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March 31, 2014 | by  | in Arts Books |
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JUMPING THE SARK: a review of Dating Westerners

Okay, so this is a dicey one. Dicey, because like many forms of satire, there’s always the chance that the thing will be taken literally and things will turn into a huge clusterfuck. Like when you find yourself reading YouTube comments minutes after the video finished. You realise you’ve just spent ages reading inane opinions on the various societal impacts of, like, Justin Bieber. These opinions have nothing to do with the subject of the video itself (which you know without double-checking) because you’ve been watching videos of funny-looking sloths. That’s an example of a clusterfuck, not satire, just to be sure we’re all on the same page.

And so, we have here this book: Dating Westerners: Tips for the New Rich of the Developing World.

It starts off as a textbook, a step-by-step guide on the way to date ‘Westerners’ (I’m only gonna do the quote marks once, guys). To be clear: the joke of the book is that some Westerners think in a certain, fallible way, and a good way to expose this thinking is to critique it comically from the opposing viewpoint of the ‘Easterner’. The nouveau riche Easterner, because this way, the author avoids having to discuss unfunny things like poverty. Throughout, we’re given little “English Expanders” which keep us updated on Western slang and general diction. The narrator seems male; he’s talking a lot about sleeping with women. To his credit, he does address homosexuality. I don’t really know much about sexuality, so I won’t talk about it more.

Illustrative of this book is a bit in it (my favourite bit) where the nouveau riche are taught to rescue a sex slave and thereby claim their Westerner. To wit: “get a gun and a mob. Enter the residence of the pimp and rescue the Eastern European in a violent struggle. This is the path of the renegade bounty hunter.” This hardly does it justice – you’ll have to read the thing. Or go to page 84 where, for having made it that far through this facetious little fucker of a book, you’ll be rewarded richly.

There’s a turning point somewhere along the line, where the narration – are textbooks narrated? – shifts into something less coherent. The jokes become less satirical and more outlandish. The more absurd stuff stops working as satire because of the way the thing’s set up. Think about South Park – they can get away with downright silliness because their characters are cartoons. This book is ostensibly an instruction manual, and while it is genuinely quite funny to point out Westerners’ misguided attitude that they’re being hunted down for marriage, a textbook (as opposed to a pamphlet or a feature article) seems like overkill. You start to think: “This guy might have overstretched himself by writing a joke into a whole 150-odd-page book.” (That said, if he had turned a 150-page book into one joke, we might have called it reductive.)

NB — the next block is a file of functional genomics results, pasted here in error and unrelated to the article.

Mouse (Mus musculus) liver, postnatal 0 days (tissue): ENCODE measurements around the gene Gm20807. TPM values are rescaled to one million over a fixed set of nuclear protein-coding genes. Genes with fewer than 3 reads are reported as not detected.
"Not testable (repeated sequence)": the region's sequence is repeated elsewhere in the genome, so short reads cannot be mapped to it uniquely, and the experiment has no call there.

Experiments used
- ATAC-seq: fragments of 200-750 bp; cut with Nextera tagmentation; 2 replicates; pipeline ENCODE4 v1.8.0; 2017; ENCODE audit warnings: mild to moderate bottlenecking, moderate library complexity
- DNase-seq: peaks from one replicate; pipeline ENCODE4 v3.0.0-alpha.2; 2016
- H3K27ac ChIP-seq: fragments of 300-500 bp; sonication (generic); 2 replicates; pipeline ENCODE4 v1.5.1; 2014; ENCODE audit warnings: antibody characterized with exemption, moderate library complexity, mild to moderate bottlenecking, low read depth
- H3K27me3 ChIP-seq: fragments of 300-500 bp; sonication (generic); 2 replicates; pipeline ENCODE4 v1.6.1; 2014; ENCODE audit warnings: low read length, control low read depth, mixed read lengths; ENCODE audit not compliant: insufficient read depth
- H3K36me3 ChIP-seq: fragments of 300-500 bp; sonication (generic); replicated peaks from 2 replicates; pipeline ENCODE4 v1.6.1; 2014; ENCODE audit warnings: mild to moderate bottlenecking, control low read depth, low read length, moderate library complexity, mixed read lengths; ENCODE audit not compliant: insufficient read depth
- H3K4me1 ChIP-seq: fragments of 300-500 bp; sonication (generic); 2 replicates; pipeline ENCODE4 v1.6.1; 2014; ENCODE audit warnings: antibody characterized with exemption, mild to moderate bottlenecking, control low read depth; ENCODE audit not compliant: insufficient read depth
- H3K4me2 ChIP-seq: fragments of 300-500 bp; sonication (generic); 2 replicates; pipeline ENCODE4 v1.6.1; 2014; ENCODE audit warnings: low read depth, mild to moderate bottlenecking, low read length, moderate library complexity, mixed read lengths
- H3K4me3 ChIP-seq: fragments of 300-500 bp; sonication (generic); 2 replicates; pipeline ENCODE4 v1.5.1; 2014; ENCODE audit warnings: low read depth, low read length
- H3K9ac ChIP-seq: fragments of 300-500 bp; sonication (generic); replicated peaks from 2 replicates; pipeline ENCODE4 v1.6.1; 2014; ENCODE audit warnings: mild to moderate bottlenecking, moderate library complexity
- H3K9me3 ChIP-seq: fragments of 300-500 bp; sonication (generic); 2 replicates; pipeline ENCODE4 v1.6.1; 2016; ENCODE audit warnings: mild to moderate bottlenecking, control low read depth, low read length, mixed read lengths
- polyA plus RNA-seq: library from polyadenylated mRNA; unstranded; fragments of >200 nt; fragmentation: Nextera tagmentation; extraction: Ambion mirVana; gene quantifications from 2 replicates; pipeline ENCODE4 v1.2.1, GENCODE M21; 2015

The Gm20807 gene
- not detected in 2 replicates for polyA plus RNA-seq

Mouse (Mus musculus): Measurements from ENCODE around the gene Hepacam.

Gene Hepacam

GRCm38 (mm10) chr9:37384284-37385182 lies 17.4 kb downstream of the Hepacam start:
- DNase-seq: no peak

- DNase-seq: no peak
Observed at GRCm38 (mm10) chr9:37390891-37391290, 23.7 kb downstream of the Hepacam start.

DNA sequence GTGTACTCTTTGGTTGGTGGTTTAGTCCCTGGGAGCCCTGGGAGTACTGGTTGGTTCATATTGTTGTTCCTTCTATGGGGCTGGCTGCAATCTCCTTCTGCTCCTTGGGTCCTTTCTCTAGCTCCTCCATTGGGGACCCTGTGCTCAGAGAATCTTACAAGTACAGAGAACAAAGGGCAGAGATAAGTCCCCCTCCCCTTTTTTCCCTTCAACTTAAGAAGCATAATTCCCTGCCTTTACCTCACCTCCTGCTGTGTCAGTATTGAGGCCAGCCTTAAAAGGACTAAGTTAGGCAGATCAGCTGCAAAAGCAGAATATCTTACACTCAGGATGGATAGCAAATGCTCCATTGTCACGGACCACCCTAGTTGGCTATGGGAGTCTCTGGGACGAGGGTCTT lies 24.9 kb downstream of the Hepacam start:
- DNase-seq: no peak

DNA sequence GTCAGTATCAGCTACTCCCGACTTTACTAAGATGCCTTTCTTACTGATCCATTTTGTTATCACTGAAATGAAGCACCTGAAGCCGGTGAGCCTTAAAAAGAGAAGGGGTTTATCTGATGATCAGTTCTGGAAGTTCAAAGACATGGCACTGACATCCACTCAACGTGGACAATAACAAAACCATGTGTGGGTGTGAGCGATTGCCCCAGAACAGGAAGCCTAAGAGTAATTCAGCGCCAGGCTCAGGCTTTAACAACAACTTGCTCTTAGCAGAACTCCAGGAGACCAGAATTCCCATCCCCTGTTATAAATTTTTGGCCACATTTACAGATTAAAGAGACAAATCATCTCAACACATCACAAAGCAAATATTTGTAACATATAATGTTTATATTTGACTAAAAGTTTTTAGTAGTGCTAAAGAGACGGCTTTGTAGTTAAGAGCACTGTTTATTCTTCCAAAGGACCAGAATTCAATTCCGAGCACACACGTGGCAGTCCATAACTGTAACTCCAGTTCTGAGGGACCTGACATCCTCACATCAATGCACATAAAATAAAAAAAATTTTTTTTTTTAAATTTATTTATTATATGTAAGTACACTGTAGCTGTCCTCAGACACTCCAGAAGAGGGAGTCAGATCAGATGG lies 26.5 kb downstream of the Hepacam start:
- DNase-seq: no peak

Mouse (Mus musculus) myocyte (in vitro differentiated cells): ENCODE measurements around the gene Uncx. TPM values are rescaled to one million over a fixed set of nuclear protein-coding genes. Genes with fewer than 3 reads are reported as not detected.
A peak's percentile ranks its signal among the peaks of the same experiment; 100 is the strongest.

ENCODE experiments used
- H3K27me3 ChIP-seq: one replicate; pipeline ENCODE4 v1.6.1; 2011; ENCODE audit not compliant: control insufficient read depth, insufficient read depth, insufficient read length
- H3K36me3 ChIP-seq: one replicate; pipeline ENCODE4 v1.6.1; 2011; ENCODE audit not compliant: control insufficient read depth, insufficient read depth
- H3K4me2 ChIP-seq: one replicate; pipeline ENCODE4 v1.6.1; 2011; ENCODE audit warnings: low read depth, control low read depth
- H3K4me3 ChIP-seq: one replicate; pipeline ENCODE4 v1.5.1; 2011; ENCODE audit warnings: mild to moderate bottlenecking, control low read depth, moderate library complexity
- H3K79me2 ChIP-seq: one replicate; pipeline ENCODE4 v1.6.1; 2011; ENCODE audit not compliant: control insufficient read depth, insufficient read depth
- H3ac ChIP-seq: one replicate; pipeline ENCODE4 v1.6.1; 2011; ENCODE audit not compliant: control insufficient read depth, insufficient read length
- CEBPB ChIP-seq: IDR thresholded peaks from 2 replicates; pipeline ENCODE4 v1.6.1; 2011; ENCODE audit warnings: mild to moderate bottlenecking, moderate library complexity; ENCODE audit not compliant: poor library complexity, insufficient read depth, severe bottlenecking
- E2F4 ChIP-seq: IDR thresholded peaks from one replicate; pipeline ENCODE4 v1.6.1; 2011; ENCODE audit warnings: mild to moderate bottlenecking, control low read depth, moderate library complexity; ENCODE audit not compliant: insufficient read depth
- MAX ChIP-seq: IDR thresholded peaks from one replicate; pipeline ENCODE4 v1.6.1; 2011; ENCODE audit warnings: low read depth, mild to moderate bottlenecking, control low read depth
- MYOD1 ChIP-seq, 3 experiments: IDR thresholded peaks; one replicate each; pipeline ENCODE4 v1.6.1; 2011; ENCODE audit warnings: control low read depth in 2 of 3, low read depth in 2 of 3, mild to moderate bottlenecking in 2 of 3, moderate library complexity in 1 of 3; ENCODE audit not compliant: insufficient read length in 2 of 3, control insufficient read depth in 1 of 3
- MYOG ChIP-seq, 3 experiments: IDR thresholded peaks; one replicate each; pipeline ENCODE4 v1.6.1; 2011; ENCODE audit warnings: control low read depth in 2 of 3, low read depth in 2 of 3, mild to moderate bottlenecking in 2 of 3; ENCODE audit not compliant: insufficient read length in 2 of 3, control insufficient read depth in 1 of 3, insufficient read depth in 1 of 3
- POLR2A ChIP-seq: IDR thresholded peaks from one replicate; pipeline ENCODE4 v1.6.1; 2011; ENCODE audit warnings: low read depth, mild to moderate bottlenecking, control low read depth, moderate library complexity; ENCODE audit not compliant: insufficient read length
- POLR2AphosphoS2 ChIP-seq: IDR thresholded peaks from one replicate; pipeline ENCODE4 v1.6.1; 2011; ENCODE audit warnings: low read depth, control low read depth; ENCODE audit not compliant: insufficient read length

I think the most important question with satire is this: is what’s being satirised a real issue? Is it being done so that people will think about it in a constructive way, by engaging more easily with the things about it that are funny? Is it so that people rethink something they formerly thought of as incontrovertibly true? Or is it just for the sake of making fun of it? Because that’s just kind of mean. Look, if you’re not doing well with the rhetoricals, I’m not entirely sure this book is necessary.

There is definitely gold here, if you can be arsed panning. There’s a brief analysis (proper satire) of the Iraq conflict as this generation’s Vietnam. We can ignore the American-y stuff inherent in that, because it actually serves to distance the New Zealand reader from the action,  making things less confrontational and more digestible. The segment imagines a scene whereby an American soldier marries ‘you’ (the Easterner) and forecasts children, a house with a fence, dog, meatloaf, etc. It’s farcical, and it’s a good joke because it really does undermine a legitimately held Western thought.

This is the sort of thing you’d gladly read in a waiting room or on a boring date. This joke he’s making is useful. But it’s less clear whether the book is useful – satire for satire’s sake is a bit DANGER/DANGER/HIGH VOLTAGE.  Maybe the shark-jumping, his laborious development of a short sketch into a veritable tome (there is a lower threshold for tome status with satire), is all just part of the joke. If so, he has certainly placed himself in a clever rhetorical position as against the likes of us. I’m just sitting here in this shark’s mouth trying to make sense of it all.

Emma by Jane Austen

By Abi Smoker

Emma is wealthy. Emma is popular. Emma is beautiful. Emma is privileged. So far, Emma doesn’t sound like the typical Austen heroine. Emma gives the reader the chance to play detective – a rarity for a 19th-century novel. Emma herself keeps us the most engaged – from every planned picnic to every match made, Emma prides herself on knowing what’s best for everyone around. Yet she doesn’t realise the person who needs the most help is really herself. Austen’s famous irony and realist social commentary are brought alive in Mr Knightley, Emma’s only critic: “Vanity working on a weak head produces every sort of mischief.” This mischief is littered throughout, as Emma provokes and influences the lives around her. Emma is a refreshing novel featuring a protagonist who, in spite of yourself, you’ll grow to love.

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